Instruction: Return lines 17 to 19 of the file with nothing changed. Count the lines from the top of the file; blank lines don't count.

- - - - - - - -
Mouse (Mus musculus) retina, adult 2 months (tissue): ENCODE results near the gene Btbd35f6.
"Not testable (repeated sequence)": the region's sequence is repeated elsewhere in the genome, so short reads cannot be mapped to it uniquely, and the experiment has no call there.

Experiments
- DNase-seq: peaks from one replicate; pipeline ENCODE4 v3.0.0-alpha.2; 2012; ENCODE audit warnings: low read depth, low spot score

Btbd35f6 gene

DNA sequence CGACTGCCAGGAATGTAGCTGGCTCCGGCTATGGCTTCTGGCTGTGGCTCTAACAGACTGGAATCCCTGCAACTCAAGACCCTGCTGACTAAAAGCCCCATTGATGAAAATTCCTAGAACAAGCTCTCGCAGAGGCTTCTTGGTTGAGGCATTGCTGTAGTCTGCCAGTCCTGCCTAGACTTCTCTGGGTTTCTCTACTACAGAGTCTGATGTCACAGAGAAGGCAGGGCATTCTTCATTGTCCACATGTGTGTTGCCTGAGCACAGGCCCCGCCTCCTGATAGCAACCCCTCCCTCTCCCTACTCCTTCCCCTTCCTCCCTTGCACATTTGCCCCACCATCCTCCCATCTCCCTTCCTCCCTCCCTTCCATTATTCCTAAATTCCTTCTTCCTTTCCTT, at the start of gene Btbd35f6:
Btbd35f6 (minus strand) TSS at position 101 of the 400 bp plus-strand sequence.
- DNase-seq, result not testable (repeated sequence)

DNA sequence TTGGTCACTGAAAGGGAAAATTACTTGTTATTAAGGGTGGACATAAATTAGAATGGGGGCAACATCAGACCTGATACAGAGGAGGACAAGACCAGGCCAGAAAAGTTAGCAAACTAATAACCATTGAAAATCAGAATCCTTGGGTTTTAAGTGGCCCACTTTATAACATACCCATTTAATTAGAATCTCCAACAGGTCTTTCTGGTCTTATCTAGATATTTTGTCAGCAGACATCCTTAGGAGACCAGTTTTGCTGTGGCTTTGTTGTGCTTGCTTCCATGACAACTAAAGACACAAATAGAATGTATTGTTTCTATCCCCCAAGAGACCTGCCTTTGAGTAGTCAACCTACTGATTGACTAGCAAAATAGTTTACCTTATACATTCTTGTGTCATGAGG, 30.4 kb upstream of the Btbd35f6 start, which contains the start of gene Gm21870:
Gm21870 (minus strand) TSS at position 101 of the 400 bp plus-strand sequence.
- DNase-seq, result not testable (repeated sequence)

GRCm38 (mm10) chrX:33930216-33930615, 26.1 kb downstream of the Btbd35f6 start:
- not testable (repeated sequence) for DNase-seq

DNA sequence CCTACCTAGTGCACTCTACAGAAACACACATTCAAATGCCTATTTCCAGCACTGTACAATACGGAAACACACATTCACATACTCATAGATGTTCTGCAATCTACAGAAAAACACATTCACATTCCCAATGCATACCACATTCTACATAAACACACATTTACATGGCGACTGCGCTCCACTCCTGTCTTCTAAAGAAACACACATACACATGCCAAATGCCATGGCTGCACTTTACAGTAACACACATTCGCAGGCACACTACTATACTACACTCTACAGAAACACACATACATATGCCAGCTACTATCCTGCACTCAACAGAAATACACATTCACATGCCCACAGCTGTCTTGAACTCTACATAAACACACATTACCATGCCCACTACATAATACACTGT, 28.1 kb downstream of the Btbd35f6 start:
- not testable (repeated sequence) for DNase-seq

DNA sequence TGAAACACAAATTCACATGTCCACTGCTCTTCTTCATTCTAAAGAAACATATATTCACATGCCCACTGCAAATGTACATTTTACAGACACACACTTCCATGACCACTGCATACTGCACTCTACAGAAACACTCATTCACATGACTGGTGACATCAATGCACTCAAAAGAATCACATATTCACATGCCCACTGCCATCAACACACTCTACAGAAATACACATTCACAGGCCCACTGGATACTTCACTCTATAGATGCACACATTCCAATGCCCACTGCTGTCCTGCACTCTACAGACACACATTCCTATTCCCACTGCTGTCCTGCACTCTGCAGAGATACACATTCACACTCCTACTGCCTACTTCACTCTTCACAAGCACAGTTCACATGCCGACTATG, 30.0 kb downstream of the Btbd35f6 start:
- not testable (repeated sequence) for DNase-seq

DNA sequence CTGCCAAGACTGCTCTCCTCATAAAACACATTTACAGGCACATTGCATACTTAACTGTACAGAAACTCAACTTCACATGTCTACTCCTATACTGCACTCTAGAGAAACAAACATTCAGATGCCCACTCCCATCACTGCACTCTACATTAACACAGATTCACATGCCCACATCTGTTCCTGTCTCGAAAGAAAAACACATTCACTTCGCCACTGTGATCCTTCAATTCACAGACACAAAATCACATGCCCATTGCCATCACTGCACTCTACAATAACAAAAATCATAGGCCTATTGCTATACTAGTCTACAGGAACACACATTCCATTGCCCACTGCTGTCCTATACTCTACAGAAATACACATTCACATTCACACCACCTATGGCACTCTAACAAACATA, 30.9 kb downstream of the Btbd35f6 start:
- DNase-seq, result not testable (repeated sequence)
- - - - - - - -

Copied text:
- not testable (repeated sequence) for DNase-seq

DNA sequence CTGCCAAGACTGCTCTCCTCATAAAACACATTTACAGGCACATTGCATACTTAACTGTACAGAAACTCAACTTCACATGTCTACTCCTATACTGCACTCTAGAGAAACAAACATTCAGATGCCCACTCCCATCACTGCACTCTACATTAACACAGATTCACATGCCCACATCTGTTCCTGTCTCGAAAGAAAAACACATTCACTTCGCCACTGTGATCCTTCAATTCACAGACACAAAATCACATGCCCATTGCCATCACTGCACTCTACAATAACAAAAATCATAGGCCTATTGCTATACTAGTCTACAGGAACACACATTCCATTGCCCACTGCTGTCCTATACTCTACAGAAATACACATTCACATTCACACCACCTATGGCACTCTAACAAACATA, 30.9 kb downstream of the Btbd35f6 start:
- DNase-seq, result not testable (repeated sequence)